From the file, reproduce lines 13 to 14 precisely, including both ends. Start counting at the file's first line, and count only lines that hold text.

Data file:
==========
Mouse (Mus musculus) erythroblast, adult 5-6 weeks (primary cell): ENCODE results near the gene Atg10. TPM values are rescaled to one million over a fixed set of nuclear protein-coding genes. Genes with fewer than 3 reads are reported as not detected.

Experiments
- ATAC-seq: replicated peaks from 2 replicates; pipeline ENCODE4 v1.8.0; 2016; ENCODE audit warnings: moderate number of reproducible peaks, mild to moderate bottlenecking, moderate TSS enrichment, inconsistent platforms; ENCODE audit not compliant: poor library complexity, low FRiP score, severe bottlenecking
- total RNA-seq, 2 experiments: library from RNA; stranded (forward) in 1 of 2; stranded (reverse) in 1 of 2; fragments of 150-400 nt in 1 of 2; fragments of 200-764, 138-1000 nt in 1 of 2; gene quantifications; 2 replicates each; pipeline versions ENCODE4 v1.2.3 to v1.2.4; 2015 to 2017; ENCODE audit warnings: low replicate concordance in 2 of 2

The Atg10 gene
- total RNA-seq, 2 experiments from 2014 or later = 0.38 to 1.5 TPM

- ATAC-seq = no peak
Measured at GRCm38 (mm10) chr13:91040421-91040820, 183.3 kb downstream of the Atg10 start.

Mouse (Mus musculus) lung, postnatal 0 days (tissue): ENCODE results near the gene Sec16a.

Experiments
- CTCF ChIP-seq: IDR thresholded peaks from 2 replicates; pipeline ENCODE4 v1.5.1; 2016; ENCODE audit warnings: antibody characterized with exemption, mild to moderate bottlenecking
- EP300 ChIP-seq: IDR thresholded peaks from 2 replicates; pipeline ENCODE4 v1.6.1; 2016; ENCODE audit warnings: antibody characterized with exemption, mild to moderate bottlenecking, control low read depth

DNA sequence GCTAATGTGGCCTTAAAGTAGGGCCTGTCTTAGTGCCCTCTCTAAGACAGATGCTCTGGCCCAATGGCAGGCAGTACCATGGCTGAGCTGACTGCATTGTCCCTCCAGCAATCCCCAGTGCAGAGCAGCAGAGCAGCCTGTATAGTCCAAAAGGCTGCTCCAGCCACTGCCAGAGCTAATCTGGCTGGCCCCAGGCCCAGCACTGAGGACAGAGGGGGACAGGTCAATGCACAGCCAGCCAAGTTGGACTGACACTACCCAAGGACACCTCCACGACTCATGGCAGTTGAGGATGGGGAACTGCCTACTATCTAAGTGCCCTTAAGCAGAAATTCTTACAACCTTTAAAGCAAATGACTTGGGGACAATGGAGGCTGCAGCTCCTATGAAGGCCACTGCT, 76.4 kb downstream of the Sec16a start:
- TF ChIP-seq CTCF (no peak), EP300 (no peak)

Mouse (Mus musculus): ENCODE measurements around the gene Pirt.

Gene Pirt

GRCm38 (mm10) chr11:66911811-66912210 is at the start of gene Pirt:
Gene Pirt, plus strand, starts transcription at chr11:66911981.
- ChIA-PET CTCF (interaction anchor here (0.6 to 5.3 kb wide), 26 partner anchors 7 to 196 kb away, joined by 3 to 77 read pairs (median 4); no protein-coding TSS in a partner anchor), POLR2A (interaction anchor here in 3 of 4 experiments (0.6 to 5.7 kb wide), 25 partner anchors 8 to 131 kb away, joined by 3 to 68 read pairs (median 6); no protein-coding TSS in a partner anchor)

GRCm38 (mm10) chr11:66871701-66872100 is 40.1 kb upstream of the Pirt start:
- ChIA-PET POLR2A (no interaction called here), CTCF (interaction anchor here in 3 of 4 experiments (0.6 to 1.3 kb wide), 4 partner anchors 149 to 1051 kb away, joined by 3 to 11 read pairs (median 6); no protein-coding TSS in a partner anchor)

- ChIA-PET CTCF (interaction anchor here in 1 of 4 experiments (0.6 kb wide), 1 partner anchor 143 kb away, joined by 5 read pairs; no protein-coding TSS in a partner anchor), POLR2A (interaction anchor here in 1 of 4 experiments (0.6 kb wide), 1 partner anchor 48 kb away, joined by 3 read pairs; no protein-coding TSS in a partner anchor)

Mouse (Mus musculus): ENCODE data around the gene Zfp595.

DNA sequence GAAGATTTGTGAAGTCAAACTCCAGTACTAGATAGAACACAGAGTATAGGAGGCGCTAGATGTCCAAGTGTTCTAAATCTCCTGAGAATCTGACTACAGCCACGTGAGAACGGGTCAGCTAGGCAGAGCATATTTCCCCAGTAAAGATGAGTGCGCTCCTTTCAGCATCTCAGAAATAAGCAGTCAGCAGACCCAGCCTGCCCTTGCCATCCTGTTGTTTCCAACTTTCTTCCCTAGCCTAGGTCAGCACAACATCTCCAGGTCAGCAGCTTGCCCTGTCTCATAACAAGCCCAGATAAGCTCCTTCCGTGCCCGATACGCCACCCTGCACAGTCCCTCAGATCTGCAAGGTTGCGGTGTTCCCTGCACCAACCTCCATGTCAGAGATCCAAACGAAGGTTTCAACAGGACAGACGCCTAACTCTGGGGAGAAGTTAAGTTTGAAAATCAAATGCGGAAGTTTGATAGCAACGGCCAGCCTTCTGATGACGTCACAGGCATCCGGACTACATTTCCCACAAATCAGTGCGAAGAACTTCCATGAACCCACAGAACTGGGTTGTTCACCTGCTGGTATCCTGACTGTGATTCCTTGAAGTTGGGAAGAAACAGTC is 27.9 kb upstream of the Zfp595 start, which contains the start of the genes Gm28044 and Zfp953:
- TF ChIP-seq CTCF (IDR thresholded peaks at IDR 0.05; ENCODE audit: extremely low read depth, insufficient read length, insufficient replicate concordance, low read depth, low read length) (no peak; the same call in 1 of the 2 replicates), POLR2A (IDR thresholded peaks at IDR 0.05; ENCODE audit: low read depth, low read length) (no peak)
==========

DNA sequence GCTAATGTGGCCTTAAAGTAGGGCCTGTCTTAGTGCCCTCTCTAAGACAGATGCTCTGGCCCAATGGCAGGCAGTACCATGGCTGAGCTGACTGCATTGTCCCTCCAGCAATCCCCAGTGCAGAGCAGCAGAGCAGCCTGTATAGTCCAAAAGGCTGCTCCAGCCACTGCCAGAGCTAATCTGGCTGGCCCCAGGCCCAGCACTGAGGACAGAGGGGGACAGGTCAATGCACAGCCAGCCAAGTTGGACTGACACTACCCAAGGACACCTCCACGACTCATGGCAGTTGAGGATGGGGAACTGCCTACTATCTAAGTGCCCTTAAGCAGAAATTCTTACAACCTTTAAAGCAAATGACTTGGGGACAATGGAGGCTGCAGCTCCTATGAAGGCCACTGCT, 76.4 kb downstream of the Sec16a start:
- TF ChIP-seq CTCF (no peak), EP300 (no peak)